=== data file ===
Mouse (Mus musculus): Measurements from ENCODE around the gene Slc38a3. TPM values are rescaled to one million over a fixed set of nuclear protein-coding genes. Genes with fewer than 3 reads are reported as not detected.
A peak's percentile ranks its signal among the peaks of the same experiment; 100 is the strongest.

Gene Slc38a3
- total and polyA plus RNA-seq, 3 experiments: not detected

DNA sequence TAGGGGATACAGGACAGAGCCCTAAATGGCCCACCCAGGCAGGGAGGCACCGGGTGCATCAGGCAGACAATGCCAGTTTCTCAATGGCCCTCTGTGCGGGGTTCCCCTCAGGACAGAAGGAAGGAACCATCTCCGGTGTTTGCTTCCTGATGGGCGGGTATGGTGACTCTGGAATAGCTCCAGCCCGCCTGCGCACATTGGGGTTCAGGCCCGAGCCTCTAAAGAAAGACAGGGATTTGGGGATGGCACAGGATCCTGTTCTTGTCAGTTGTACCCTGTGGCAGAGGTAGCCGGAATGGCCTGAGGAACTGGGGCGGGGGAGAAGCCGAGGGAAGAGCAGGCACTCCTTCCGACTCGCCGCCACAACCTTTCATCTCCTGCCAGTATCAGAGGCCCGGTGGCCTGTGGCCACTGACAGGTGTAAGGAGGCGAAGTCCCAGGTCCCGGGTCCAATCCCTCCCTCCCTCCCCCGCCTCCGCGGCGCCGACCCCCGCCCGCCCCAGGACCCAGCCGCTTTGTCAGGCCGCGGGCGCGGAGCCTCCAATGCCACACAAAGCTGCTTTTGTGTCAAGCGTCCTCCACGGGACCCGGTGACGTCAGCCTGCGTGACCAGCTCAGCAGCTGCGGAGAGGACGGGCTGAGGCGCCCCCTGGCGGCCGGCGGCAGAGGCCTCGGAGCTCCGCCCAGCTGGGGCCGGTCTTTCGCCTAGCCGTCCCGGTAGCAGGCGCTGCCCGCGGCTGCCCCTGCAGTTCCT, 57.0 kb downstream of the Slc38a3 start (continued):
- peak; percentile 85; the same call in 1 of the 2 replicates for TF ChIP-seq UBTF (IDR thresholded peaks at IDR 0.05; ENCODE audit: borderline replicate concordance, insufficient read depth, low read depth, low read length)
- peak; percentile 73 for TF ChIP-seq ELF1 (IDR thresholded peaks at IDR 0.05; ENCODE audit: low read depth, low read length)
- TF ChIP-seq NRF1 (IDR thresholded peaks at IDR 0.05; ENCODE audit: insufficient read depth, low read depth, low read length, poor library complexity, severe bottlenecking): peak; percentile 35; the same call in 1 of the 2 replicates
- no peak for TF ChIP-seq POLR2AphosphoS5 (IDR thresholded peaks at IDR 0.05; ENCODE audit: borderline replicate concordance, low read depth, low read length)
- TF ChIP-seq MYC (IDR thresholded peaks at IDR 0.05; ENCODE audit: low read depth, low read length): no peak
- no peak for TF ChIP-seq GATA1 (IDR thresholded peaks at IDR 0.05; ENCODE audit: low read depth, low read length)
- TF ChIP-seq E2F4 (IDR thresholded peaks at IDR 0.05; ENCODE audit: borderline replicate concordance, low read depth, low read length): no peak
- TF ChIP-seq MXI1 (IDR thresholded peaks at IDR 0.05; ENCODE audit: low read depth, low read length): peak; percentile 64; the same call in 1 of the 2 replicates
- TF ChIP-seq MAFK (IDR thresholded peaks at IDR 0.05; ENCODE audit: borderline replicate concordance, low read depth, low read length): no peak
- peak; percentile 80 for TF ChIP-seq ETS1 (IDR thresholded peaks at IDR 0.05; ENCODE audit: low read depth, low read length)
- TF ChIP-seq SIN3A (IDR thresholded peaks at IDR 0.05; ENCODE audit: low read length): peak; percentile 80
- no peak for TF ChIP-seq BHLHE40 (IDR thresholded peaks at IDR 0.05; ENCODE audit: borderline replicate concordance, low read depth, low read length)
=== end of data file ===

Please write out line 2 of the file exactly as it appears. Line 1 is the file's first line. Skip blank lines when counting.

A peak's percentile ranks its signal among the peaks of the same experiment; 100 is the strongest.